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The world’s endangered species could gain better protection at an international wildlife conference, the triennial summit of Convention on International Trade in Endangered Species (CITES).

The 183-country conference deals with disputes regarding the conservation of species, from elephants and rhinos to sea cucumbers and glass frogs.

Since 1970, the destruction of nature has reduced wildlife populations by 60%, an astonishing amount. In May this year, leading researchers warned that humanity is in jeopardy due to the ongoing decline of the planet’s natural life-support systems that give us the food, water and clean air we need to live. The CITES agreement regulates the international trade in wildlife, from live animals to animal products such as skin and timber.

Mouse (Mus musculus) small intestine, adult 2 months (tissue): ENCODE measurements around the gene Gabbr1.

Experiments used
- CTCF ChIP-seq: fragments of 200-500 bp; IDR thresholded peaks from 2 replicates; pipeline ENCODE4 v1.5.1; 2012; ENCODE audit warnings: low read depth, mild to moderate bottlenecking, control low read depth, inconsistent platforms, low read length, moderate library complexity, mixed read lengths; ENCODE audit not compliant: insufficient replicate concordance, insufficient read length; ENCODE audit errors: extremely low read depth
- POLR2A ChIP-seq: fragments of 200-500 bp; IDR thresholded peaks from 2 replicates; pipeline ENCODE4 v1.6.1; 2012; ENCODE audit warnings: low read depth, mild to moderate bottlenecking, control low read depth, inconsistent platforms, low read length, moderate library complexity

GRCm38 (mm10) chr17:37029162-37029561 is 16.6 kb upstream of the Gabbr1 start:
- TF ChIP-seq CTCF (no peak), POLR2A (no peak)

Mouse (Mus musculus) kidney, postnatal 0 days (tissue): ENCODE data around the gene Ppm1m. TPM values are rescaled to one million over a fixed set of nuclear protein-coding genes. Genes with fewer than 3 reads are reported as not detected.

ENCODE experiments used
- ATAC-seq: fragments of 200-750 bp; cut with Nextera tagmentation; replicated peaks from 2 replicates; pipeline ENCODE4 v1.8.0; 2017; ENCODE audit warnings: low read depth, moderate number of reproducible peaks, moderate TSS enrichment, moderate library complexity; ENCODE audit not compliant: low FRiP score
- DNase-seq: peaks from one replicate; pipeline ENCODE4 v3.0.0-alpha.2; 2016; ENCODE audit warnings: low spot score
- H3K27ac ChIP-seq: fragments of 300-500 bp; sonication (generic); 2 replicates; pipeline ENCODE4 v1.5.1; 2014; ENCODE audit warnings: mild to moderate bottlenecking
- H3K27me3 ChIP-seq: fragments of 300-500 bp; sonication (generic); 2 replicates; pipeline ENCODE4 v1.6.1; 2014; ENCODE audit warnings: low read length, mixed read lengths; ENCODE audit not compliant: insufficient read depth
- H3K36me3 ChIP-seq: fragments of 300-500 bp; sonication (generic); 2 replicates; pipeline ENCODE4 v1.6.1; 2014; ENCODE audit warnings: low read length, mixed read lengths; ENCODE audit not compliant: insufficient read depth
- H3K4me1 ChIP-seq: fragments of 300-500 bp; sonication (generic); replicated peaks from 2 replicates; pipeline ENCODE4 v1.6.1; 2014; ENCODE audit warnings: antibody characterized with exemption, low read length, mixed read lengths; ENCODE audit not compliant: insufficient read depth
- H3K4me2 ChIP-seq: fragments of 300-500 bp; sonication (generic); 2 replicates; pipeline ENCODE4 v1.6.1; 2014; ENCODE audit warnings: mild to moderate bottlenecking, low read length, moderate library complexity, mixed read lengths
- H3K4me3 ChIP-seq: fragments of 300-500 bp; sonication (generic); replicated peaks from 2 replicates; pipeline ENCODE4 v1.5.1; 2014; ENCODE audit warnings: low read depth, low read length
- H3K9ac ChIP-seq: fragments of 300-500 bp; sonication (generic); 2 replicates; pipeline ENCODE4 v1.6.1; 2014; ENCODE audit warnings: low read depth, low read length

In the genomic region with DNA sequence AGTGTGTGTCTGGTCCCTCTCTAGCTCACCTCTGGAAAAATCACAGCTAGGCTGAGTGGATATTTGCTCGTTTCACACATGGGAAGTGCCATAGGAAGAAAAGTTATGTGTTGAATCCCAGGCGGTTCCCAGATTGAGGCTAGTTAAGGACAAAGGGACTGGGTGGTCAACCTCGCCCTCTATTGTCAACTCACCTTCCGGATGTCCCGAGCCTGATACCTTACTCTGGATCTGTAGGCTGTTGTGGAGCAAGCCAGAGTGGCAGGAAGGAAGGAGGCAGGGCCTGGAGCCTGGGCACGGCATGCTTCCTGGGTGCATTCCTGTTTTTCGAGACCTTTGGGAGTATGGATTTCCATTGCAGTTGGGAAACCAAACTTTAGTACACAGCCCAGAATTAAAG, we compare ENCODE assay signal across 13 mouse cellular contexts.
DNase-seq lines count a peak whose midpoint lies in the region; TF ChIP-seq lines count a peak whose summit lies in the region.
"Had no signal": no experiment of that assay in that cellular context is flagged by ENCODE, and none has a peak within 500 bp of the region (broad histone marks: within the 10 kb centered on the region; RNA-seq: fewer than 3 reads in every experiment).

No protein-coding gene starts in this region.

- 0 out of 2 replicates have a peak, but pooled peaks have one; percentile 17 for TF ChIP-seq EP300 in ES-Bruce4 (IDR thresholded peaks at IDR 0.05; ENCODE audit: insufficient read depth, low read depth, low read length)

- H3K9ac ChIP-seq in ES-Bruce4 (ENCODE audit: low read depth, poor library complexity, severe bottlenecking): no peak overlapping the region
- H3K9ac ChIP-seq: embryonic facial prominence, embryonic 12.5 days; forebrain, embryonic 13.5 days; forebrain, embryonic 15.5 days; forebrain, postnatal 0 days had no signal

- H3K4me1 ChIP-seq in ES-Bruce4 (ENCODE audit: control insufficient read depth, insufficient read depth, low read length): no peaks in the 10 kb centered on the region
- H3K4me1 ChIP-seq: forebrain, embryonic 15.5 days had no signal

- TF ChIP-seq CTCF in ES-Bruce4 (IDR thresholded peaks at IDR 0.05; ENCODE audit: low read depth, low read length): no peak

One of the areas of concerns to be tackled is opposing proposals on elephants, of which 20,000 are poached each year for the illegal ivory trade. Southern African countries want to loosen restrictions to raise funds for conservations, but others on the continent want to make the ivory ban broader.

The summit does come with some good news, as some species have been removed from danger lists, as their populations are recovering. One such species is the vicuna, a relative of the llama that provides valuable wool. The prospects of this animal have improved due to local communities getting involved in their conservation.